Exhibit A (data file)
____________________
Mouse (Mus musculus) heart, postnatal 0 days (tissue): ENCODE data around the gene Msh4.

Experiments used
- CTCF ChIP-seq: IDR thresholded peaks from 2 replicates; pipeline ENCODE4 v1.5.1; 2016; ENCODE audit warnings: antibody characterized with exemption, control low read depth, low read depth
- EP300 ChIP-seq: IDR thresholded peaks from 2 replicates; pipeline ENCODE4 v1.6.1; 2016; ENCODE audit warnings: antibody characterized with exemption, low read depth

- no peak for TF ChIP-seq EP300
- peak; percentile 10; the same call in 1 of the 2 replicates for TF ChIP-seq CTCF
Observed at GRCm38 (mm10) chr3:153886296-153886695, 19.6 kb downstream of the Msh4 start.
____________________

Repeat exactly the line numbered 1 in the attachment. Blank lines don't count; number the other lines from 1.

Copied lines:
Mouse (Mus musculus) heart, postnatal 0 days (tissue): ENCODE data around the gene Msh4.